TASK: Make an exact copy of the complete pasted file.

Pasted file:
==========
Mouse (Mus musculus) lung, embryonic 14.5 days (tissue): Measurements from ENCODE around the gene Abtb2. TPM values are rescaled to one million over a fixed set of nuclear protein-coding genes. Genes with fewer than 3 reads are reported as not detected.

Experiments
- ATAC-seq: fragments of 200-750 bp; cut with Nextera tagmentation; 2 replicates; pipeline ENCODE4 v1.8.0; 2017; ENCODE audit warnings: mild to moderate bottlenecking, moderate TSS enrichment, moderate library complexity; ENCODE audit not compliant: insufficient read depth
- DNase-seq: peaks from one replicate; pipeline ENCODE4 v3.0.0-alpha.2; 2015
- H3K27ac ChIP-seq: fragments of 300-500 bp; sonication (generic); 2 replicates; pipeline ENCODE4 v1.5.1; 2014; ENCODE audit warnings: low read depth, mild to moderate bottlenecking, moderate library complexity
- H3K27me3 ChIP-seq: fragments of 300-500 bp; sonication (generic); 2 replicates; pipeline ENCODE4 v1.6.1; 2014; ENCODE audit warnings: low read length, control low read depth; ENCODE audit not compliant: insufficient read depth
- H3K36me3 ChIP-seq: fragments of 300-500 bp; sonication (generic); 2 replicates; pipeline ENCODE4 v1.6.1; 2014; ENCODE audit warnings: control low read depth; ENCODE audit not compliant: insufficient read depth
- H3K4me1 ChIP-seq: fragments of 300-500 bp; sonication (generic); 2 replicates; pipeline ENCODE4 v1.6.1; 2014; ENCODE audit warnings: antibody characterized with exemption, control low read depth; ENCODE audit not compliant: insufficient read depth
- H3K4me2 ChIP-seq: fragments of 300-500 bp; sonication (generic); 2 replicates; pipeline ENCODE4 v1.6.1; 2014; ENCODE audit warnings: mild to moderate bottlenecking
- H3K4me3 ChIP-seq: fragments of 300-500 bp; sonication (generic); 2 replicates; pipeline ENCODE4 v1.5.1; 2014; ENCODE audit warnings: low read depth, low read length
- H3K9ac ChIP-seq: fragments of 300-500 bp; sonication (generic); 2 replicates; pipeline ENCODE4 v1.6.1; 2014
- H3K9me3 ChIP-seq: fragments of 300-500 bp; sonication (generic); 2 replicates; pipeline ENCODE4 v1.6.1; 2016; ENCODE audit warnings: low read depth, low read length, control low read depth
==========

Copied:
Mouse (Mus musculus) lung, embryonic 14.5 days (tissue): Measurements from ENCODE around the gene Abtb2. TPM values are rescaled to one million over a fixed set of nuclear protein-coding genes. Genes with fewer than 3 reads are reported as not detected.

Experiments
- ATAC-seq: fragments of 200-750 bp; cut with Nextera tagmentation; 2 replicates; pipeline ENCODE4 v1.8.0; 2017; ENCODE audit warnings: mild to moderate bottlenecking, moderate TSS enrichment, moderate library complexity; ENCODE audit not compliant: insufficient read depth
- DNase-seq: peaks from one replicate; pipeline ENCODE4 v3.0.0-alpha.2; 2015
- H3K27ac ChIP-seq: fragments of 300-500 bp; sonication (generic); 2 replicates; pipeline ENCODE4 v1.5.1; 2014; ENCODE audit warnings: low read depth, mild to moderate bottlenecking, moderate library complexity
- H3K27me3 ChIP-seq: fragments of 300-500 bp; sonication (generic); 2 replicates; pipeline ENCODE4 v1.6.1; 2014; ENCODE audit warnings: low read length, control low read depth; ENCODE audit not compliant: insufficient read depth
- H3K36me3 ChIP-seq: fragments of 300-500 bp; sonication (generic); 2 replicates; pipeline ENCODE4 v1.6.1; 2014; ENCODE audit warnings: control low read depth; ENCODE audit not compliant: insufficient read depth
- H3K4me1 ChIP-seq: fragments of 300-500 bp; sonication (generic); 2 replicates; pipeline ENCODE4 v1.6.1; 2014; ENCODE audit warnings: antibody characterized with exemption, control low read depth; ENCODE audit not compliant: insufficient read depth
- H3K4me2 ChIP-seq: fragments of 300-500 bp; sonication (generic); 2 replicates; pipeline ENCODE4 v1.6.1; 2014; ENCODE audit warnings: mild to moderate bottlenecking
- H3K4me3 ChIP-seq: fragments of 300-500 bp; sonication (generic); 2 replicates; pipeline ENCODE4 v1.5.1; 2014; ENCODE audit warnings: low read depth, low read length
- H3K9ac ChIP-seq: fragments of 300-500 bp; sonication (generic); 2 replicates; pipeline ENCODE4 v1.6.1; 2014
- H3K9me3 ChIP-seq: fragments of 300-500 bp; sonication (generic); 2 replicates; pipeline ENCODE4 v1.6.1; 2016; ENCODE audit warnings: low read depth, low read length, control low read depth